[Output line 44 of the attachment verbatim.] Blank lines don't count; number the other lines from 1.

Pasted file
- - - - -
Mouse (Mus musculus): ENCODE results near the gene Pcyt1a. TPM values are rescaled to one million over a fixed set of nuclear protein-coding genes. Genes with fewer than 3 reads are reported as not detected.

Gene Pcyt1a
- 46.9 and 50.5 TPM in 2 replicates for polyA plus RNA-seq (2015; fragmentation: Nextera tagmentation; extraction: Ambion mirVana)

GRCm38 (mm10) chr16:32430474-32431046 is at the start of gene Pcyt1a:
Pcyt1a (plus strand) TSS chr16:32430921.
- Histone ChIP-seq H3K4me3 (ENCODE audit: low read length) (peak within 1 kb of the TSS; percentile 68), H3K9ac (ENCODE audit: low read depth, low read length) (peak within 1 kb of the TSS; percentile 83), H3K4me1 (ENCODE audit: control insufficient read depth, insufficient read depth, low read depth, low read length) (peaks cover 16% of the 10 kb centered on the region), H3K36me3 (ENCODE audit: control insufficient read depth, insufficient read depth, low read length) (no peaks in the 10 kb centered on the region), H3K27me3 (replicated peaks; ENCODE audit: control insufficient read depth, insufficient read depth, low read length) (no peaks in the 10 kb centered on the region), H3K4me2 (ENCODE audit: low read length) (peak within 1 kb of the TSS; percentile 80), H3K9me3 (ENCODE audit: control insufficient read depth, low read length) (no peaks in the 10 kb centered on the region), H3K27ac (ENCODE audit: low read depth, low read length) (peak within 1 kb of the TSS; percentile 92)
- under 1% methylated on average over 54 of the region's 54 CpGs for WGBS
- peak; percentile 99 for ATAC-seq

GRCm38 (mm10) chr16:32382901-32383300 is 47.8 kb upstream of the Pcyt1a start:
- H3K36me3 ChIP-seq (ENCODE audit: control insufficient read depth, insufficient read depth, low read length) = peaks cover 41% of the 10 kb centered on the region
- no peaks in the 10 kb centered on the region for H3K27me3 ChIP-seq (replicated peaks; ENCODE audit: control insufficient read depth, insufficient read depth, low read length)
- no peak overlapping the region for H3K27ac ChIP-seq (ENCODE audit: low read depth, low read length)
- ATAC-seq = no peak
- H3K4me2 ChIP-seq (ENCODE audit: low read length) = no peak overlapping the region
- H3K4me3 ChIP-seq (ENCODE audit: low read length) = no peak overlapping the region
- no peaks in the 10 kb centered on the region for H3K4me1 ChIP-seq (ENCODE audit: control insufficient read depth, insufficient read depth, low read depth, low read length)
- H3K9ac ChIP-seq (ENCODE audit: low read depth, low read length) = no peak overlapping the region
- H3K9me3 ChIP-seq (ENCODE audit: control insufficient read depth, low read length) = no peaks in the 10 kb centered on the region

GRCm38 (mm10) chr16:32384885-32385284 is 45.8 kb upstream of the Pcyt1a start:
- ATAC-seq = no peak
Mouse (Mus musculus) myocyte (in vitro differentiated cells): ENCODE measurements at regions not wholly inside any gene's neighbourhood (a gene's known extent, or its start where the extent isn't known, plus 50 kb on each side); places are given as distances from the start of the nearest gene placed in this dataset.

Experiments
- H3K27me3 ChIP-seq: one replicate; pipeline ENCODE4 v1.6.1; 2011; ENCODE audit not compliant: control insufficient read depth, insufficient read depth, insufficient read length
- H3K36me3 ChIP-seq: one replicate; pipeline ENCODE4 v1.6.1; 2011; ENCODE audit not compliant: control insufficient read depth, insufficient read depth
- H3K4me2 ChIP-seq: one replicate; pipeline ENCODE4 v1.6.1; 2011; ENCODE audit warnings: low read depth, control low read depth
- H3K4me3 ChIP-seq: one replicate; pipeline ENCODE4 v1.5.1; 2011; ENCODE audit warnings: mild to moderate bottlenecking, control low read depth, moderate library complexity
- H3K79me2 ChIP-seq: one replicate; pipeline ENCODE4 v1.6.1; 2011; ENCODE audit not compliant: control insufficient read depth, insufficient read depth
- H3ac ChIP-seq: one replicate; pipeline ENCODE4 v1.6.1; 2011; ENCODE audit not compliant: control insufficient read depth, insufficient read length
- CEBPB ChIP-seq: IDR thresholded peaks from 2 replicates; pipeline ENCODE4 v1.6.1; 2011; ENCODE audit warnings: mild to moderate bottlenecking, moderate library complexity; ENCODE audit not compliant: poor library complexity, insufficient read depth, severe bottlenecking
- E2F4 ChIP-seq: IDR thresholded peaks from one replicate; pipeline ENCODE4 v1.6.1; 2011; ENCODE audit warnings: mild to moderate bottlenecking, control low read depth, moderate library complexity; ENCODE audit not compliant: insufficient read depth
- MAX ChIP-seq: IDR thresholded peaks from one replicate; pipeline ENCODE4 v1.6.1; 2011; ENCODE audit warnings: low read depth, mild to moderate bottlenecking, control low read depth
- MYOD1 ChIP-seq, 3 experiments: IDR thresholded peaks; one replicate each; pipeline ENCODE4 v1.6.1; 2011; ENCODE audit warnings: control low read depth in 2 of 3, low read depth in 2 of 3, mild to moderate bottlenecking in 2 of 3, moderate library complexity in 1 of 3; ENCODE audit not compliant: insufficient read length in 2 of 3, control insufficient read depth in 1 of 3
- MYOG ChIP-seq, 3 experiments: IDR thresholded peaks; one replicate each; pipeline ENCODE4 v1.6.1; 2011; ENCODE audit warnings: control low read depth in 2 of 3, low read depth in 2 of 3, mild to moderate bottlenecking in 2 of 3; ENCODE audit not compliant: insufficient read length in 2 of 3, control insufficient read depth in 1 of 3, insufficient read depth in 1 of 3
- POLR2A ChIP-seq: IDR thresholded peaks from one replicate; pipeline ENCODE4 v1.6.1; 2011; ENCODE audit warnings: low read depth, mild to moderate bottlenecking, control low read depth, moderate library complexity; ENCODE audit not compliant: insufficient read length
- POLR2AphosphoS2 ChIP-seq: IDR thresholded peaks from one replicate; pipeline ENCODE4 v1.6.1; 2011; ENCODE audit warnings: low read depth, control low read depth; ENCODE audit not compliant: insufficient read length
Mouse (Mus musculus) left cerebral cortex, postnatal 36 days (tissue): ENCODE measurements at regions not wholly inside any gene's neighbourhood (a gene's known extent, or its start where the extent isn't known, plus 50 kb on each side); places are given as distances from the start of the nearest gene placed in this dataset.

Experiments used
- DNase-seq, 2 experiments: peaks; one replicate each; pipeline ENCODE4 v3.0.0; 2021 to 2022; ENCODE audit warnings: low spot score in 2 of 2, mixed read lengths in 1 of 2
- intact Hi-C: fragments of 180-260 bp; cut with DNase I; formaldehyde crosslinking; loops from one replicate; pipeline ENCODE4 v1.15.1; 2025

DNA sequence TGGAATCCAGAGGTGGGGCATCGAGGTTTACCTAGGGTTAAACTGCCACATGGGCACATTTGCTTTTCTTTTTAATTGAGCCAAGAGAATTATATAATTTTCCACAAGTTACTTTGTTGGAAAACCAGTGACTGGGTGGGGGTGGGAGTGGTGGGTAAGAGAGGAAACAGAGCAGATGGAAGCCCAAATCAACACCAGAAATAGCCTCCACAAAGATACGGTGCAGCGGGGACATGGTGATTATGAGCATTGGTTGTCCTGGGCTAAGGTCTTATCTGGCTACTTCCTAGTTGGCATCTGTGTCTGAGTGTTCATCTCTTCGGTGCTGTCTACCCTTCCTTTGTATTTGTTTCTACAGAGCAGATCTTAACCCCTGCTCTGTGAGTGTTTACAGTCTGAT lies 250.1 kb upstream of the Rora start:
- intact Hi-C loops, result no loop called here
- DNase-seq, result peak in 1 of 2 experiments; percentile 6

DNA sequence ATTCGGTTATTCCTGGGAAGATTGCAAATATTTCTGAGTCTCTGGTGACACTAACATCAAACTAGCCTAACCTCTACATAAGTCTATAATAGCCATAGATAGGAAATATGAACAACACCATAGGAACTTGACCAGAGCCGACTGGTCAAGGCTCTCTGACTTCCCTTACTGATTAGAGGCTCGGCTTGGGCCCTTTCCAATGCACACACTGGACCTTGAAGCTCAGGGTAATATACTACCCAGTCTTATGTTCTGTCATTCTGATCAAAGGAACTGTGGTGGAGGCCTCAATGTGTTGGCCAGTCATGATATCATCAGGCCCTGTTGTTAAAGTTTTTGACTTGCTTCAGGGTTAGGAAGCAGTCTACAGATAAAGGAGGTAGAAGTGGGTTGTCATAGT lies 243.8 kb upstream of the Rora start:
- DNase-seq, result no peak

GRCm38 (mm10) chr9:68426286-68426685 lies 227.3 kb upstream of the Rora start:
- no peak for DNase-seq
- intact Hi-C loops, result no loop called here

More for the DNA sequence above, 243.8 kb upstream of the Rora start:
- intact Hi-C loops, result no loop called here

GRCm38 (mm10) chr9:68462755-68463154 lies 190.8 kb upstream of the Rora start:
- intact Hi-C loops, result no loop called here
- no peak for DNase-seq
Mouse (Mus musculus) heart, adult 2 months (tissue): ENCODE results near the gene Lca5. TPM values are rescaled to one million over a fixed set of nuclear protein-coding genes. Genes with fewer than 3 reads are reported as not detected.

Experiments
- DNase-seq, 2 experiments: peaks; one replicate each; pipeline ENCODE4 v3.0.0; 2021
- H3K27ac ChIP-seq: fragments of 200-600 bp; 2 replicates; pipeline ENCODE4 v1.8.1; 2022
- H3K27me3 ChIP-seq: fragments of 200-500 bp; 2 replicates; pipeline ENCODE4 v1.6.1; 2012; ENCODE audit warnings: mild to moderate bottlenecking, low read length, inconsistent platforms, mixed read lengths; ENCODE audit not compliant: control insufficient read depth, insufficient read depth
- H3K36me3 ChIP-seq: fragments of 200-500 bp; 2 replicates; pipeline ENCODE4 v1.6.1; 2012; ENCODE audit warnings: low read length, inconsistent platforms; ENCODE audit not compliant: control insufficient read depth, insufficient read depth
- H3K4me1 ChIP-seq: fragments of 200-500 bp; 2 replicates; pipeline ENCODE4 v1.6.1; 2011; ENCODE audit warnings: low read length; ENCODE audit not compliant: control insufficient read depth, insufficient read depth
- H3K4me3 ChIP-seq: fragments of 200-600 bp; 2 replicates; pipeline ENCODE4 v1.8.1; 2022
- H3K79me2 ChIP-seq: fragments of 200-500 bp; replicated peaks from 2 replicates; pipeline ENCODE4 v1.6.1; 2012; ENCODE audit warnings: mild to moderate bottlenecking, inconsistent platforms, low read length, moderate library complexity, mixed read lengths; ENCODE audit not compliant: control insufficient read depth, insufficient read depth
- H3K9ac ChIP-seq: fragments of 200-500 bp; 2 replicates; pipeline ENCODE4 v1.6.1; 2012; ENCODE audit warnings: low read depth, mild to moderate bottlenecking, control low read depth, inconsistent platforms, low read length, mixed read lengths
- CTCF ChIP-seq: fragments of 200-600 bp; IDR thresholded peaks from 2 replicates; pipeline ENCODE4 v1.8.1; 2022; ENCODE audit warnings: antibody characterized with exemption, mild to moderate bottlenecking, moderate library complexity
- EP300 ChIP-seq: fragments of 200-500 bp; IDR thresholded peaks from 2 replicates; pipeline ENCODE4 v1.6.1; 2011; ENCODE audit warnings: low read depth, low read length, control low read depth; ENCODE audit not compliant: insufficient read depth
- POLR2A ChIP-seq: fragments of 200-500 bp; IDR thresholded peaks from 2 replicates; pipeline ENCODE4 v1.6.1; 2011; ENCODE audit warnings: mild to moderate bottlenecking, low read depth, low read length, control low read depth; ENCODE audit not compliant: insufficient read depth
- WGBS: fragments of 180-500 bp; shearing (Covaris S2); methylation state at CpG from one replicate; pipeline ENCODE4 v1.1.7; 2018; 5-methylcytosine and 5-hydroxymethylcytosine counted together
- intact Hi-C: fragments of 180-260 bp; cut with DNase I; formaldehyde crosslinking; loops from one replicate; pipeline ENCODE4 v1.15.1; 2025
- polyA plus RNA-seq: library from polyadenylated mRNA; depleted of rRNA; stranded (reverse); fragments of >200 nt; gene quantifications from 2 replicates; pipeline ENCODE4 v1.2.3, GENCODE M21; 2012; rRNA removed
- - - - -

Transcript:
- DNase-seq, result no peak